The structure and practices of justice systems in many parts of the world are undergoing what can be seen as a kind of revolution – and one not merely of professional interest to lawyers and judges. What we are seeing in nation after nation is a move from inquisitorial models of legal adjudication toward adversarial models. The discourses of adjudication in these contrasting types of trials are changing the ways in which lawyers, judges, and witnesses come to see their role in the process. The change has implications that extend far beyond the courtrooms in which trials play out, however. Because the shift from inquisitorial to adversarial justice models determines how legal narratives are created and deployed in trials, this change has the potential to impact popular perceptions of legal legitimacy, which in turn has implications for the relationship of citizens to their government and justice systems. This article will detail the global character of this change in the nature of the discourse used in legal adjudication and will explore its potential ramifications for legal professionals and for society more generally.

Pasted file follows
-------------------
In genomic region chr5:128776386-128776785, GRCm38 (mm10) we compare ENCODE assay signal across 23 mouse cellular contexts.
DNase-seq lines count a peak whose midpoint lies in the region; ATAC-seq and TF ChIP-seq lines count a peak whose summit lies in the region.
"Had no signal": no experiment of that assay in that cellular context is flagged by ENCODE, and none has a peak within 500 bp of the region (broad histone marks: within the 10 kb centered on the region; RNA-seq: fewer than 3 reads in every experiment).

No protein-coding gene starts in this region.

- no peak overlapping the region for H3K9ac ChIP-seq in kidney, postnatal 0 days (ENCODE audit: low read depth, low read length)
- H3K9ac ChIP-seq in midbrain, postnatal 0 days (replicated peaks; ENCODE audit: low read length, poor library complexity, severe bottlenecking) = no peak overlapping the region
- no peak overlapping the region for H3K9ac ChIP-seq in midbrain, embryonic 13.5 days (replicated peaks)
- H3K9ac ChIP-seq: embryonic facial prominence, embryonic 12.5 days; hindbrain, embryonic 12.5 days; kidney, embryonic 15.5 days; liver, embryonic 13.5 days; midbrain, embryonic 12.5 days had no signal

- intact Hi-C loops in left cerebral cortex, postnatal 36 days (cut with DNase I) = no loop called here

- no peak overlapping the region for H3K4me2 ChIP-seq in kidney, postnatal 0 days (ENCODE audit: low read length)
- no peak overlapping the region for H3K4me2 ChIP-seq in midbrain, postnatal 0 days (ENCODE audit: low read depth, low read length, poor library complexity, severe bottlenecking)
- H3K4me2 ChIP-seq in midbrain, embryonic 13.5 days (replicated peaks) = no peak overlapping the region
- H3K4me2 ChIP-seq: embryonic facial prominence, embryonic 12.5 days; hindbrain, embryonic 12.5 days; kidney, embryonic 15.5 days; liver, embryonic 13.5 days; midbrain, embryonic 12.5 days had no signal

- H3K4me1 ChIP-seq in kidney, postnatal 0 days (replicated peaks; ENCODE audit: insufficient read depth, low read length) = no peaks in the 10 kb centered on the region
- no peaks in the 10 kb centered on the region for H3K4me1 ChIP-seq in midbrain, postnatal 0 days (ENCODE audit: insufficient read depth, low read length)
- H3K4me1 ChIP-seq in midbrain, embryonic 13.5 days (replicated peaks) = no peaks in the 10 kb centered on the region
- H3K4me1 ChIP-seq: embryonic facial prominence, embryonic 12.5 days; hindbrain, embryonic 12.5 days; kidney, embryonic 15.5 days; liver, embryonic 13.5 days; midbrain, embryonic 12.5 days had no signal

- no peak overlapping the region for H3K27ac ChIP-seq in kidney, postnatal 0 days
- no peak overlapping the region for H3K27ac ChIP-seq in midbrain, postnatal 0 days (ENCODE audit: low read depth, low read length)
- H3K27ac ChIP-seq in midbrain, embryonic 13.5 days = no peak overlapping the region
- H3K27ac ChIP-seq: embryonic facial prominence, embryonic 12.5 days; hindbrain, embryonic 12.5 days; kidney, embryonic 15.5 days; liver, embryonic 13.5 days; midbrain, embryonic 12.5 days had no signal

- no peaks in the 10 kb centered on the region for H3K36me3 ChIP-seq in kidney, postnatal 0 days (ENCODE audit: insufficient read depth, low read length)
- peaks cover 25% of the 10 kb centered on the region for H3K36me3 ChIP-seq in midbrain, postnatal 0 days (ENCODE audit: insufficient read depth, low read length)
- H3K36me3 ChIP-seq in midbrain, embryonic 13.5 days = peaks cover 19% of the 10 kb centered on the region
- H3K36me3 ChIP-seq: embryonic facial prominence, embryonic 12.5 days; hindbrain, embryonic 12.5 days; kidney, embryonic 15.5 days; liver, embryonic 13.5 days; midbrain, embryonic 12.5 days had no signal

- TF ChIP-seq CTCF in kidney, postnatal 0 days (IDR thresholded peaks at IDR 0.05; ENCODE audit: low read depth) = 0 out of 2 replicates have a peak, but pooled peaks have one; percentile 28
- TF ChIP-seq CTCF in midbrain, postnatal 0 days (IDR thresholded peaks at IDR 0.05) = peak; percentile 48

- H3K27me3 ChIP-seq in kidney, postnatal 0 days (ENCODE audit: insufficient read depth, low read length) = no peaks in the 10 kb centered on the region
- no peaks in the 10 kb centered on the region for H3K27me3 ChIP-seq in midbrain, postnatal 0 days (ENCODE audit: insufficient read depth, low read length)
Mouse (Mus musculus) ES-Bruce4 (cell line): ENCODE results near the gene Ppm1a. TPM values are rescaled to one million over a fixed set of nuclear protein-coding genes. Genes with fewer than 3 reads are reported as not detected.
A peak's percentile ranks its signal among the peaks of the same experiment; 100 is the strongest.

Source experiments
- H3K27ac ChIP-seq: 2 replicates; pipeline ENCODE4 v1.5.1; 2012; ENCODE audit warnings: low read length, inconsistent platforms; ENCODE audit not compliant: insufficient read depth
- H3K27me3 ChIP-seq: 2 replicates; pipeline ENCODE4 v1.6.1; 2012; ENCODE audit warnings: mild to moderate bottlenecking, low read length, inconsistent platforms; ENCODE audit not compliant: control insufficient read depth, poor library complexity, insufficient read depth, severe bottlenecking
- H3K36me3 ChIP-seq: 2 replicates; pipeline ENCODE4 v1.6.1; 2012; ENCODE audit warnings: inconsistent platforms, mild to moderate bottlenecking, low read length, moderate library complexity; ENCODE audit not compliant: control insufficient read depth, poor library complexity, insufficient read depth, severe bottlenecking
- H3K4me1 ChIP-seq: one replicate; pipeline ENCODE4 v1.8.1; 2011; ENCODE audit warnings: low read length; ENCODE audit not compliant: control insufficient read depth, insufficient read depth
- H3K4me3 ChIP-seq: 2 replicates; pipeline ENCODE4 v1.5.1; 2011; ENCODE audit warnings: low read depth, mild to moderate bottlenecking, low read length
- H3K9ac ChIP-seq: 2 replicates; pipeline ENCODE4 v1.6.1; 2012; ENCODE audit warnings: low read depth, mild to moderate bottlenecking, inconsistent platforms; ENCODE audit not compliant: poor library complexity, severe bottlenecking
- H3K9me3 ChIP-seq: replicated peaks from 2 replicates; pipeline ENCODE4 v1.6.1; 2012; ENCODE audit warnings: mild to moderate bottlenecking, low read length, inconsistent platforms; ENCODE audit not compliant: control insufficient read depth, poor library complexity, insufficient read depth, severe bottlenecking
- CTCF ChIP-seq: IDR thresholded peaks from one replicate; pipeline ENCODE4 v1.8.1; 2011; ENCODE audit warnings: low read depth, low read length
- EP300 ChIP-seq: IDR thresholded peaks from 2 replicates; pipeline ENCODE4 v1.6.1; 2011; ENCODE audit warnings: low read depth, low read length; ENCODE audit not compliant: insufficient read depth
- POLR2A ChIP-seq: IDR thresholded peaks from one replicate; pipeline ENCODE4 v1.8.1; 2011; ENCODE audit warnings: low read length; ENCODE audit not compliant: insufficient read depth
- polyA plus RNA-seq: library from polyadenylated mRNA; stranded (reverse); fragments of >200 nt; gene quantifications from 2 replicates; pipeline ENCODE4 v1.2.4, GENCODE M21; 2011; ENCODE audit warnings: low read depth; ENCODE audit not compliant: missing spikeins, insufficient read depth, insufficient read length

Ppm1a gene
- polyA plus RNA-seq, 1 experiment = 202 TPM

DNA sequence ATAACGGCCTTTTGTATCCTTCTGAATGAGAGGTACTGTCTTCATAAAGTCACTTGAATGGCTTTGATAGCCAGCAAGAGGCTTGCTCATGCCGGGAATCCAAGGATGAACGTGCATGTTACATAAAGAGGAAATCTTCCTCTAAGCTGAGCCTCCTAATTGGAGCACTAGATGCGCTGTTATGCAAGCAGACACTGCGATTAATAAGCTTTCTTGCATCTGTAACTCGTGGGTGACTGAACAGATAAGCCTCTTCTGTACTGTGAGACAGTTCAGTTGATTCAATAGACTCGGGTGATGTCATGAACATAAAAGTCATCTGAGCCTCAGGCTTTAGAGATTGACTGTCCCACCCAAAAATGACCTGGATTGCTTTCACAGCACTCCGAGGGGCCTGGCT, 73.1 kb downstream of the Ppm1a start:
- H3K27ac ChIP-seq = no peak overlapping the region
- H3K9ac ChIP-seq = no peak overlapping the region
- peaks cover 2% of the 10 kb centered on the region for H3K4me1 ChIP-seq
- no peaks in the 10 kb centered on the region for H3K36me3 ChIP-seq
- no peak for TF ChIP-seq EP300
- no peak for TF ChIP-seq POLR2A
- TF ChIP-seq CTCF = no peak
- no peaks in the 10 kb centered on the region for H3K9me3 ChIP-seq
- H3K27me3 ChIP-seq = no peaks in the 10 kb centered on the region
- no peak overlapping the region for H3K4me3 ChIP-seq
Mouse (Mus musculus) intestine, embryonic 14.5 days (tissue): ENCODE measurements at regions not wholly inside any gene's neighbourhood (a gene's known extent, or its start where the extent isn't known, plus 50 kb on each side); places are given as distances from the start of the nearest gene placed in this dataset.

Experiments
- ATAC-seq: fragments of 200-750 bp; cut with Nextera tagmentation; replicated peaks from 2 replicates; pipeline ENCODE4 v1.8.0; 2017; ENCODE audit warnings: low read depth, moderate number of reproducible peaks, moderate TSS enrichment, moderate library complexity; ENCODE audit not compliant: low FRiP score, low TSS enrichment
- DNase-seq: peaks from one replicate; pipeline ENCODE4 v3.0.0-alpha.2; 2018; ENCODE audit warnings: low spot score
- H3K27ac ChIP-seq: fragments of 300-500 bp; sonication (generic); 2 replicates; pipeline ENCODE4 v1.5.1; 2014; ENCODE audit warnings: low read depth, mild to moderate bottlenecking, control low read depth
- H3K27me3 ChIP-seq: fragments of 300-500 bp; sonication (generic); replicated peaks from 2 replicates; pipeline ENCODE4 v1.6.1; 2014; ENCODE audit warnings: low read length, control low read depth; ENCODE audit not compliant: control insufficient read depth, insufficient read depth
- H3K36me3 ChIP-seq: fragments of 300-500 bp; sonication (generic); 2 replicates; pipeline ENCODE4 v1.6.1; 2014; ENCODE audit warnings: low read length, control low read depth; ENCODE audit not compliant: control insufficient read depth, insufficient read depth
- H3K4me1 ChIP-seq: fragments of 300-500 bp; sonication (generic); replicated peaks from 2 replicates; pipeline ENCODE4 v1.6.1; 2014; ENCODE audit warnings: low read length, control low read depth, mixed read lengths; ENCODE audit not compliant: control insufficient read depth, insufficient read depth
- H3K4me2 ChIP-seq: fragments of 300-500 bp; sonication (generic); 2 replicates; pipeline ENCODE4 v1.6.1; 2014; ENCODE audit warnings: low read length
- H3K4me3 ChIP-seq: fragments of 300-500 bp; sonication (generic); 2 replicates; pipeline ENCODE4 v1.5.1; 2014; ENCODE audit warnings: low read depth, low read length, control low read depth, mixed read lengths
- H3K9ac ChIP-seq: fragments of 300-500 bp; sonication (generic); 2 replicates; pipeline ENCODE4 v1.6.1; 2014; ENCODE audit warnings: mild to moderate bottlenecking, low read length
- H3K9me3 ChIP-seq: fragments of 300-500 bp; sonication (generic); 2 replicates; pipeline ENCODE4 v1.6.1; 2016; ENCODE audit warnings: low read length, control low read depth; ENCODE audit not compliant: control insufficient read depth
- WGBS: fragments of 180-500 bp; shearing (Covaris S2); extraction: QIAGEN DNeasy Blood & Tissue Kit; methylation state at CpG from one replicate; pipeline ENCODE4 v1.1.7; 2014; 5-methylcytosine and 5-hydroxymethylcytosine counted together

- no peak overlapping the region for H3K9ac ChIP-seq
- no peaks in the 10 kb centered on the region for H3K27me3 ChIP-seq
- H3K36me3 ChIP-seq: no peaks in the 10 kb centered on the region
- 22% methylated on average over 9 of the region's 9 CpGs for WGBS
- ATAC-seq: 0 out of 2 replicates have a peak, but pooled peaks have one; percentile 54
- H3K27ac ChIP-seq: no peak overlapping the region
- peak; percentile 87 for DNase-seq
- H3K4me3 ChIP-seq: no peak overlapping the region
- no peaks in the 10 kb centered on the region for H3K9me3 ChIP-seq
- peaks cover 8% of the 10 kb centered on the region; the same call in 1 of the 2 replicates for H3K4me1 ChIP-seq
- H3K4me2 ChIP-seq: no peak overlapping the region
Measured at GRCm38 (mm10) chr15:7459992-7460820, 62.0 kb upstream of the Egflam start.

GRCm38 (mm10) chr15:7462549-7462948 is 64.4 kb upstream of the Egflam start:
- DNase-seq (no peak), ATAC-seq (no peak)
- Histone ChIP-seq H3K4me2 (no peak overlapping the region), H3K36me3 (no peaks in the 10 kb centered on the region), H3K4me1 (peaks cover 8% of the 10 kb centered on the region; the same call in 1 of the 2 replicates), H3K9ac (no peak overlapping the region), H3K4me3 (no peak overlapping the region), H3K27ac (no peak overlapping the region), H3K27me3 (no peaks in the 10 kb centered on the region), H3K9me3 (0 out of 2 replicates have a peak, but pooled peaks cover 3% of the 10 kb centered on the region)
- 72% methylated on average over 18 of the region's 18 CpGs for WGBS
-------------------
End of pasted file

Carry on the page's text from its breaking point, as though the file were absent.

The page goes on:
Procedural Justice and the Discursive Construction of Narratives at Trial: Global Perspectives, 4 Languages Cultures Mediation 79